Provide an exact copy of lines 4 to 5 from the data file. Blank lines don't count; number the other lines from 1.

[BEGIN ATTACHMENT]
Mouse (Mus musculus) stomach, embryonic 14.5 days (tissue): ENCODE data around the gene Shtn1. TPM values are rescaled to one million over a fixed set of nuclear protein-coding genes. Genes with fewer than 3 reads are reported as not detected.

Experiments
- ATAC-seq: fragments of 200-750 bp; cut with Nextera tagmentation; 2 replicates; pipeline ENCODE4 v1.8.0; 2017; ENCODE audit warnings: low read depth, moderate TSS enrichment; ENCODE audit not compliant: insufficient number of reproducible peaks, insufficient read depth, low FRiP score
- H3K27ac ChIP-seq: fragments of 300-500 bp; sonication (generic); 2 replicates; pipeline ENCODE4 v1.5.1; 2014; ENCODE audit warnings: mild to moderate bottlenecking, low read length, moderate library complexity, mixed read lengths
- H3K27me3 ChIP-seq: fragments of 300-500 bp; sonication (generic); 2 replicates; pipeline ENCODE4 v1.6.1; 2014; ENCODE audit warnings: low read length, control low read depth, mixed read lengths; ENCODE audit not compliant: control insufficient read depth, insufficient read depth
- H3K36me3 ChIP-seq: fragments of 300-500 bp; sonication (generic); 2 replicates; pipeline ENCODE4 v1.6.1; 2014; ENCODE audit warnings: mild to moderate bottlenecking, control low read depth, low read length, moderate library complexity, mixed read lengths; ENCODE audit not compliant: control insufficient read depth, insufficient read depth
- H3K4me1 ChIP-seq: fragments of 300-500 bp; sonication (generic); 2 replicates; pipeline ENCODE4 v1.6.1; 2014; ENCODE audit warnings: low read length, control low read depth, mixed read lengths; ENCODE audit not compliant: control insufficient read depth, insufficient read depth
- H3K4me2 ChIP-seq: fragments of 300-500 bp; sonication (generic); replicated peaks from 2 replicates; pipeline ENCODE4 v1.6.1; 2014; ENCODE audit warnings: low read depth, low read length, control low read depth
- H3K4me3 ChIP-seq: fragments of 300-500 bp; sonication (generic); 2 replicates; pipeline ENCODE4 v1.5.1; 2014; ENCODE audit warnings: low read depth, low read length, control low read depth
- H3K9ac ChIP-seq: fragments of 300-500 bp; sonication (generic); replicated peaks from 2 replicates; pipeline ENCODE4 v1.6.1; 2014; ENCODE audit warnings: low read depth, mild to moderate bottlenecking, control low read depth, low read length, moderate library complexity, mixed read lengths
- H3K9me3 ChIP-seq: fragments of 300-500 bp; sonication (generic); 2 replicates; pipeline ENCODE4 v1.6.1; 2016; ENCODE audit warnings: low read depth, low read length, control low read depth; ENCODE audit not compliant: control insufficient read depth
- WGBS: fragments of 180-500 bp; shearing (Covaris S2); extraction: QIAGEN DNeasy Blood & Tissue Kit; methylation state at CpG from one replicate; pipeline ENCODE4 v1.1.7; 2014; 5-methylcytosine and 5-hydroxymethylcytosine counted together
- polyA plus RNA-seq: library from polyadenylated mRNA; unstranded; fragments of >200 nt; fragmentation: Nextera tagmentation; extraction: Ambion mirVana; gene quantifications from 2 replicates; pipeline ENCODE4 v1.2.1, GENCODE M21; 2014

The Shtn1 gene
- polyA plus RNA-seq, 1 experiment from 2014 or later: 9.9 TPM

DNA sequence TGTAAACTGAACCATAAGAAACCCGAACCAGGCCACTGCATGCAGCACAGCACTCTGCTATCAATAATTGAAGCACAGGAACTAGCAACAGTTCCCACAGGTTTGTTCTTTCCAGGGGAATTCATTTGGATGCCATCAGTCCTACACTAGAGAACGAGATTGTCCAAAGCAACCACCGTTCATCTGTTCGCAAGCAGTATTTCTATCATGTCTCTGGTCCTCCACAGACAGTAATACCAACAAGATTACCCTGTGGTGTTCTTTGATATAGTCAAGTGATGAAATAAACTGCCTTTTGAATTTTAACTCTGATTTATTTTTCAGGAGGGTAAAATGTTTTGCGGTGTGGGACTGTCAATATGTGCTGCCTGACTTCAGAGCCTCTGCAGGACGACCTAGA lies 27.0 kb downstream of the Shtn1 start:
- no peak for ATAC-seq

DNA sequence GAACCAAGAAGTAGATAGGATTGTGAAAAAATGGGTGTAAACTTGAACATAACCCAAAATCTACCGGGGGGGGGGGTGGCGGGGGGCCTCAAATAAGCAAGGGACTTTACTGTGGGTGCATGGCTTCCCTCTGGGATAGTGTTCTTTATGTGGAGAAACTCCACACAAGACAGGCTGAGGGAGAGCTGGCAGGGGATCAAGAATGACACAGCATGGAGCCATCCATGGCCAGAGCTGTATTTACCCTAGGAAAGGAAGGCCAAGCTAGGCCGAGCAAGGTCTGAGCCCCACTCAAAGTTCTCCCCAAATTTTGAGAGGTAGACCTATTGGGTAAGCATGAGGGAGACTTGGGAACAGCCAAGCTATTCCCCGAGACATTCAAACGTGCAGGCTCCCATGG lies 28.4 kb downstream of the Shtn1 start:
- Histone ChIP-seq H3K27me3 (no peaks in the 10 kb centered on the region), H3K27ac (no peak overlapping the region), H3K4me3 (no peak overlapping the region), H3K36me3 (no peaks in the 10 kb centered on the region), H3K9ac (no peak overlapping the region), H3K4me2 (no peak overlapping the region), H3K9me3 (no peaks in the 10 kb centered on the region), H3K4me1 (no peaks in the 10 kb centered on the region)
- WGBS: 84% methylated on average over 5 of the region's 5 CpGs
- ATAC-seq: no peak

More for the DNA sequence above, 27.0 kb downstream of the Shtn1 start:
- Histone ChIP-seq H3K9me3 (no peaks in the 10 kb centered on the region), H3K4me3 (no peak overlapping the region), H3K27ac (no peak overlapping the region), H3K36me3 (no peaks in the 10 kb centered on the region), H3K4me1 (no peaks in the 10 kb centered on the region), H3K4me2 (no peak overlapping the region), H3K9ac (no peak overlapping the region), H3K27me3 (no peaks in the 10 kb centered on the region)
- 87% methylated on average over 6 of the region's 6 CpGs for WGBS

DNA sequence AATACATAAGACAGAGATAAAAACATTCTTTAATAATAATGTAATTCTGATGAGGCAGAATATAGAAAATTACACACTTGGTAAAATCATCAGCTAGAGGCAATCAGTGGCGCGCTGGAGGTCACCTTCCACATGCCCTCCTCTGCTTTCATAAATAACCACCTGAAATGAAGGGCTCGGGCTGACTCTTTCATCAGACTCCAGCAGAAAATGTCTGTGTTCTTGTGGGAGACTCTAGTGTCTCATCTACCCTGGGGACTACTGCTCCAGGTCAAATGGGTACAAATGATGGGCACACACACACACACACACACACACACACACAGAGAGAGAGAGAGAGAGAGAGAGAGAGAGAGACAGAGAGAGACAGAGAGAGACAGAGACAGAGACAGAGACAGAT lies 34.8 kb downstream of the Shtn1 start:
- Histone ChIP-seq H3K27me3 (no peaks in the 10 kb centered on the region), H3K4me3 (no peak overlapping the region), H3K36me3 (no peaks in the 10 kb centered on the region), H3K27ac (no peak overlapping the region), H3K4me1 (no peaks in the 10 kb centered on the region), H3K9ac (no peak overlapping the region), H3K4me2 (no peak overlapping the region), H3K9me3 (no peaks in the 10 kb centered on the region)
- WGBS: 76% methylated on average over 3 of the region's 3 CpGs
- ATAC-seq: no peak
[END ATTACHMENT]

- H3K27ac ChIP-seq: fragments of 300-500 bp; sonication (generic); 2 replicates; pipeline ENCODE4 v1.5.1; 2014; ENCODE audit warnings: mild to moderate bottlenecking, low read length, moderate library complexity, mixed read lengths
- H3K27me3 ChIP-seq: fragments of 300-500 bp; sonication (generic); 2 replicates; pipeline ENCODE4 v1.6.1; 2014; ENCODE audit warnings: low read length, control low read depth, mixed read lengths; ENCODE audit not compliant: control insufficient read depth, insufficient read depth